Copain Wine Cellars
By James Knight
According to my French-English translation widget, "copain" means "buddy." Sample sentence: "Hey, buddy, what's 'sous bois' mean?" True, Copain's tasting notes are liberally peppered with choice Gallic gems like "pain epice" and "sous bois" when "forest floor" would illustrate the thought with a nod to provincialists—not that the makers of these French varietal grapes aren't following precedent. The French may not have invented wine, but they did give it élevage. Hey, what are widgets for?
Wells Guthrie earned his bona fides laboring two years in the employ of M. Chapoutier, a major producer in the northern Rhône River Valley. He returned to Sonoma County with a passion for Syrah in particular, and low-alcohol, food-friendly continental style wines in general, and cofounded Copain (pronounced "co-pawn") Wine Cellars and custom crush in a Santa Rosa warehouse. Favorable reception of Copain's product has led to the establishment of a new facility on Eastside Road. Hidden from the road, up a gravel drive, the California barn-style winery features a cool, dark and spacious tasting room styled rustically with recycled barnwood paneling and concrete floor. The bar fronts double doors looking into the tank room, while windows provide a panoramic view of the Russian River Valley.
With faint wisps of toast and brown spice, the 2007 Tous Ensemble Anderson Valley Pinot Noir ($30) seemed typical of Copain wine's gentle oak treatment. The appealing red licorice and cherry-raspberry aromas lurk in a sultry zone a full level below jammy. Black cherry and dark plum flavors bide their time in Grenache-Syrah-Mourvedre blend 2005 Les Copains Paso Robles ($40), under layers of iron and shale with obvious potential rewards after decanting or cellaring. The opaque 2006 Tous Ensemble Mendocino County Syrah ($20) had the grapey, purple marker hallmarks of a young, intense Syrah needing time, while warm ginger cake flavors provide more immediate gratification. The 2006 Les Voisin McDowell Valley Syrah ($35), with roasted nuts and cherry-berry notes, was made more approachable with the addition of 25 percent Grenache.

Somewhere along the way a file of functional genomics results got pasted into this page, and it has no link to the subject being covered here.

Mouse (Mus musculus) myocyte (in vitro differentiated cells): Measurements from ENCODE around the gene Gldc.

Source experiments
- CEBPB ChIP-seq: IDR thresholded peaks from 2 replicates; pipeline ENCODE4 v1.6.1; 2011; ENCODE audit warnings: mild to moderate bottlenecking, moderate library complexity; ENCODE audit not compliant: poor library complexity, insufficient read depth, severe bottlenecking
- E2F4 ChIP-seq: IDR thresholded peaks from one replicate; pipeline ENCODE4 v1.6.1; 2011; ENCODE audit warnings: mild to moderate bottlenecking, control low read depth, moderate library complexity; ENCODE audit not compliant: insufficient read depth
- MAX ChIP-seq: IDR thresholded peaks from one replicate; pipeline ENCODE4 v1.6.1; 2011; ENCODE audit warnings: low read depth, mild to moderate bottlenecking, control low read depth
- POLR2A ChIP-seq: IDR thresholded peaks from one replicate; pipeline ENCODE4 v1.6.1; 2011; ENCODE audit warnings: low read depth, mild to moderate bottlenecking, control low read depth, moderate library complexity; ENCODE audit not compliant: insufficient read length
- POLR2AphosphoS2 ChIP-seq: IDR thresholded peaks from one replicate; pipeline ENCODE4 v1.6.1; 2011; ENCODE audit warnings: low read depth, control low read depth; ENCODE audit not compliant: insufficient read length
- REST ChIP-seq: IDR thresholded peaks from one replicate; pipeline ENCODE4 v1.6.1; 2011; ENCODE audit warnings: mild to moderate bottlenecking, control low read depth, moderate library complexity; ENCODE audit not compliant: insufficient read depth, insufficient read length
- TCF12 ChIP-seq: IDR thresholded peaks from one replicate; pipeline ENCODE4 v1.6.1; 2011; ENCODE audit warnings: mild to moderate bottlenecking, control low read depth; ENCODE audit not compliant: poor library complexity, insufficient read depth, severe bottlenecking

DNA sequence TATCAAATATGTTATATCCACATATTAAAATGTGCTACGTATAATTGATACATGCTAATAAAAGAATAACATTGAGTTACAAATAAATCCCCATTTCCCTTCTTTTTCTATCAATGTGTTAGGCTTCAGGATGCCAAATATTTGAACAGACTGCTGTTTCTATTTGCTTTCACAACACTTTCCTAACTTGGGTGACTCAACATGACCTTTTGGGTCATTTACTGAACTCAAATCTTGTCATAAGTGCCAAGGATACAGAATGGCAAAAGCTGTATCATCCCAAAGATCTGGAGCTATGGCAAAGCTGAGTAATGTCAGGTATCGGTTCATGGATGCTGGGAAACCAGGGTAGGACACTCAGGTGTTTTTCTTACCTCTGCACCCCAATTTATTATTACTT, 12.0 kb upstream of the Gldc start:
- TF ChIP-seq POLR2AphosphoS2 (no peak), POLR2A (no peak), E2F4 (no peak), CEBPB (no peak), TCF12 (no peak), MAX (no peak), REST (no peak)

The 2007 Hacienda Secoya Anderson Valley Pinot Noir ($47)—hey, hold on a minute, buddy. Where's the Sonoma County wine? Turns out, Copain sources exclusively from select Central Coast and Mendocino County vineyards. The Pinot Noir that is planted around the new winery? Sold to Kosta Browne.
I can imagine it now: the arch-vigneron retreats to his hidden lair with the treasure of faraway appellations. Cut to a mob of angry villagers, storming the chateau, brandishing pitchforks, demanding to know why.
According to my host, Guthrie is a total terroir geek and would be only too happy to explain. Anyway, after arriving at the end of the menu, the subtle charms of these wines had a mellowing effect—enough to cause this surly provincial to put down the pitchfork.
Copain Wine Cellars, 7800 Eastside Road, Healdsburg. Open Thursday–Sunday 11am–5pm, Tuesday–Wednesday by appointment. 707.836.8822.
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